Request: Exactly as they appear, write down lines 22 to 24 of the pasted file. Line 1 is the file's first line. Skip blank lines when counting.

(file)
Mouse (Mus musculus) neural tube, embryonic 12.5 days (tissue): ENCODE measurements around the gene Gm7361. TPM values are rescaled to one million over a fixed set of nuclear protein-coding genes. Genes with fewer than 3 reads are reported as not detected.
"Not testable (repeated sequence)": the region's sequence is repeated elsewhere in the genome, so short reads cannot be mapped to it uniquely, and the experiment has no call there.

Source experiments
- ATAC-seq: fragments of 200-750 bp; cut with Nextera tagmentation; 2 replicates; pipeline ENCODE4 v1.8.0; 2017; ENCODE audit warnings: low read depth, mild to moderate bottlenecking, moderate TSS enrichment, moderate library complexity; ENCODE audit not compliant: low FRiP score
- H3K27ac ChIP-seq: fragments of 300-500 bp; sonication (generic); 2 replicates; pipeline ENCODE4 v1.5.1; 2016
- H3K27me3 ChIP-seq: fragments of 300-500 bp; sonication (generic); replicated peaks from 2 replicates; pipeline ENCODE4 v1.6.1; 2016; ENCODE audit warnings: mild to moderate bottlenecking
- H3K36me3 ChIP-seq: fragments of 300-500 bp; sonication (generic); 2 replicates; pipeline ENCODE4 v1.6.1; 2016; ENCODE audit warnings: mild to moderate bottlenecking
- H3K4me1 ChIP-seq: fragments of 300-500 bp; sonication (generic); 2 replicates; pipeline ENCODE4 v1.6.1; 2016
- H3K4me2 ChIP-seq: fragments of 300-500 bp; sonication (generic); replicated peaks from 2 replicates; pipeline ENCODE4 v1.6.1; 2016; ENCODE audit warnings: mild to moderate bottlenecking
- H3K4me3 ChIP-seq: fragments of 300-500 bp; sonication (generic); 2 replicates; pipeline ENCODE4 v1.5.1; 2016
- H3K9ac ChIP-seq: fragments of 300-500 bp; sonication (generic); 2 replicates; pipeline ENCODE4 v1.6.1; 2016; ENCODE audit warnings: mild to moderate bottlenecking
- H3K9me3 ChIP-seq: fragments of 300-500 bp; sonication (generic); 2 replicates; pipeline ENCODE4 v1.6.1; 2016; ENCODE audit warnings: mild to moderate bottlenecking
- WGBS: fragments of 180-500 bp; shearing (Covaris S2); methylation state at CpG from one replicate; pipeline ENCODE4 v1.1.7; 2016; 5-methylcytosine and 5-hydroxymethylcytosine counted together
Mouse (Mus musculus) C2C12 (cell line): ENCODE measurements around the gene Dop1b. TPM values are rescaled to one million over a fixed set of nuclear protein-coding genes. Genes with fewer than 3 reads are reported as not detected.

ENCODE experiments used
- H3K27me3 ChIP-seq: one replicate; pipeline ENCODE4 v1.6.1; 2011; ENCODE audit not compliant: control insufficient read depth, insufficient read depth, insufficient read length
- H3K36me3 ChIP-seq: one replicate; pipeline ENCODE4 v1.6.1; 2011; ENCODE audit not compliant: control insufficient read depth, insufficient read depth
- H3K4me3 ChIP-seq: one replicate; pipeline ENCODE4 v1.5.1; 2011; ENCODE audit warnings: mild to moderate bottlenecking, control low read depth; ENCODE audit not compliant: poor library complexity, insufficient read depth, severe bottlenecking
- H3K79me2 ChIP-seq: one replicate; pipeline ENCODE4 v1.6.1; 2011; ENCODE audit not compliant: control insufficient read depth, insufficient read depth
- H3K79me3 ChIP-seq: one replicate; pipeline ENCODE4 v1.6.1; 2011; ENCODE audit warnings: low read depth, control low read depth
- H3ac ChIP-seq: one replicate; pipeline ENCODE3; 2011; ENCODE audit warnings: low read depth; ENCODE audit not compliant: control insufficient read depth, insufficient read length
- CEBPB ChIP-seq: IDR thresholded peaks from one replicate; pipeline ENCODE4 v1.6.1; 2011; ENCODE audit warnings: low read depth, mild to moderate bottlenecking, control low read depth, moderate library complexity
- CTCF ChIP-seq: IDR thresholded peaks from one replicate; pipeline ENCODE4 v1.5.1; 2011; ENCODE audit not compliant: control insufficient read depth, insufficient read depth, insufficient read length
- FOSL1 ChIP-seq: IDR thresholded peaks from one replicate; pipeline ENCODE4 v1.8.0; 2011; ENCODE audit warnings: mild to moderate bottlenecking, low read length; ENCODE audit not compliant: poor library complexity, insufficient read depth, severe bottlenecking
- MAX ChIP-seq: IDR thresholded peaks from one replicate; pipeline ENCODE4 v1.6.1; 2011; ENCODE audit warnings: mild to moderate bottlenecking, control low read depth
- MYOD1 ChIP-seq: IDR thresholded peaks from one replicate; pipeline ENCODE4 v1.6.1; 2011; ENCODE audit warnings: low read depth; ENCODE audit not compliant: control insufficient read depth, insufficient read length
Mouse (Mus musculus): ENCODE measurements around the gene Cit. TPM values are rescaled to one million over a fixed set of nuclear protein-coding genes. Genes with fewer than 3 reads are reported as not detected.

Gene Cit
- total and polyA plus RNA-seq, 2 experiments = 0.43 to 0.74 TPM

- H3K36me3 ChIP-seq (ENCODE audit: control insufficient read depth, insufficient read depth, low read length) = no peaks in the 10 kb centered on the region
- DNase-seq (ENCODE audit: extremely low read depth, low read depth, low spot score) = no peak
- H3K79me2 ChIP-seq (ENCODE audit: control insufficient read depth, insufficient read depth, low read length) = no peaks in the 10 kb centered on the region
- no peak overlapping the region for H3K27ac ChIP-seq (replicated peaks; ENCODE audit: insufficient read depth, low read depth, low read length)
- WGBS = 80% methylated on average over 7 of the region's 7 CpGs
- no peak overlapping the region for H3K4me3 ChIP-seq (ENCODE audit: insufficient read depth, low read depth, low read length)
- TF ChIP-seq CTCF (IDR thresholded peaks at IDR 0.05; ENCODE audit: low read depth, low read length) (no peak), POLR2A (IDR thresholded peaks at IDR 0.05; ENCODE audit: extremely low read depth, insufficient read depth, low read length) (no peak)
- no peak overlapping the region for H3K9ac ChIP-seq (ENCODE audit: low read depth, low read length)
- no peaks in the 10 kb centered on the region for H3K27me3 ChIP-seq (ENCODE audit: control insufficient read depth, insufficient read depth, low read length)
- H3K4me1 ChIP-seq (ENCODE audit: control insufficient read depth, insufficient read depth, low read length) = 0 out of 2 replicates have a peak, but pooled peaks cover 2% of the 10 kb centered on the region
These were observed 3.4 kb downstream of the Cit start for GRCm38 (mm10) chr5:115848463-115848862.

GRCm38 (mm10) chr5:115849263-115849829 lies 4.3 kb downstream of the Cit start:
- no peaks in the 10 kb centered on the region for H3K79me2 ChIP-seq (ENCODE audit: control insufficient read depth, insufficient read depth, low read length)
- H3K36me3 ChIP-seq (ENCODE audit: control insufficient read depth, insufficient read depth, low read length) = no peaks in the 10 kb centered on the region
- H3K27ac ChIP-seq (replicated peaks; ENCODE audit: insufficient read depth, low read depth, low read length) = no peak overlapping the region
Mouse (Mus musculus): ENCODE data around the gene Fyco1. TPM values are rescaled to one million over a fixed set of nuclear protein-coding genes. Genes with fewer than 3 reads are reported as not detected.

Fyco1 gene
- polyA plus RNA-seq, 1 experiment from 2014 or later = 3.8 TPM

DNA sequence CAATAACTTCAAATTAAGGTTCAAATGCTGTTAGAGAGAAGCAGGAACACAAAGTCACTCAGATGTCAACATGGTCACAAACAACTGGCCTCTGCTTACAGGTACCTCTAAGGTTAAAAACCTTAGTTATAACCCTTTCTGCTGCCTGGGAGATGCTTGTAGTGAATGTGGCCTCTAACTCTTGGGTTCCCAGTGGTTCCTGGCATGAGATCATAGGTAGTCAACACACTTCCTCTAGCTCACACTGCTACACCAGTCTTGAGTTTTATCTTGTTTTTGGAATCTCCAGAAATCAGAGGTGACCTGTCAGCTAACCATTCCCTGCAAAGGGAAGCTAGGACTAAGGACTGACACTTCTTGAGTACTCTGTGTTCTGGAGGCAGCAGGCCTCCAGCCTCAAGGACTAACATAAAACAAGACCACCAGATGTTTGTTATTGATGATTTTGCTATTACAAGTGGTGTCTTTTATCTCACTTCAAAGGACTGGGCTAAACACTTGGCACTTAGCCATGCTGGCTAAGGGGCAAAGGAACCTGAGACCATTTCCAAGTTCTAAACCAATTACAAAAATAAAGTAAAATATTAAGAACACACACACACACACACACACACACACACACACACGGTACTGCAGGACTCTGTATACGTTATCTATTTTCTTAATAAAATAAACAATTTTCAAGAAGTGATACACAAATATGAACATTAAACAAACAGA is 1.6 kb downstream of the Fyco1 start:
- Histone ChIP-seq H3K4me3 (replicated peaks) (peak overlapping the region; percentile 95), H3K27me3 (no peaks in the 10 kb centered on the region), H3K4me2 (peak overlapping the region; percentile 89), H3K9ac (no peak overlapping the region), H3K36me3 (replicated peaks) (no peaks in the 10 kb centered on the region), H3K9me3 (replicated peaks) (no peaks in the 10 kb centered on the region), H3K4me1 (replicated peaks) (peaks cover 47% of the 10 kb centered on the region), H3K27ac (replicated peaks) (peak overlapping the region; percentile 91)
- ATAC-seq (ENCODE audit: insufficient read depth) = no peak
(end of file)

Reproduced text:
- CEBPB ChIP-seq: IDR thresholded peaks from one replicate; pipeline ENCODE4 v1.6.1; 2011; ENCODE audit warnings: low read depth, mild to moderate bottlenecking, control low read depth, moderate library complexity
- CTCF ChIP-seq: IDR thresholded peaks from one replicate; pipeline ENCODE4 v1.5.1; 2011; ENCODE audit not compliant: control insufficient read depth, insufficient read depth, insufficient read length
- FOSL1 ChIP-seq: IDR thresholded peaks from one replicate; pipeline ENCODE4 v1.8.0; 2011; ENCODE audit warnings: mild to moderate bottlenecking, low read length; ENCODE audit not compliant: poor library complexity, insufficient read depth, severe bottlenecking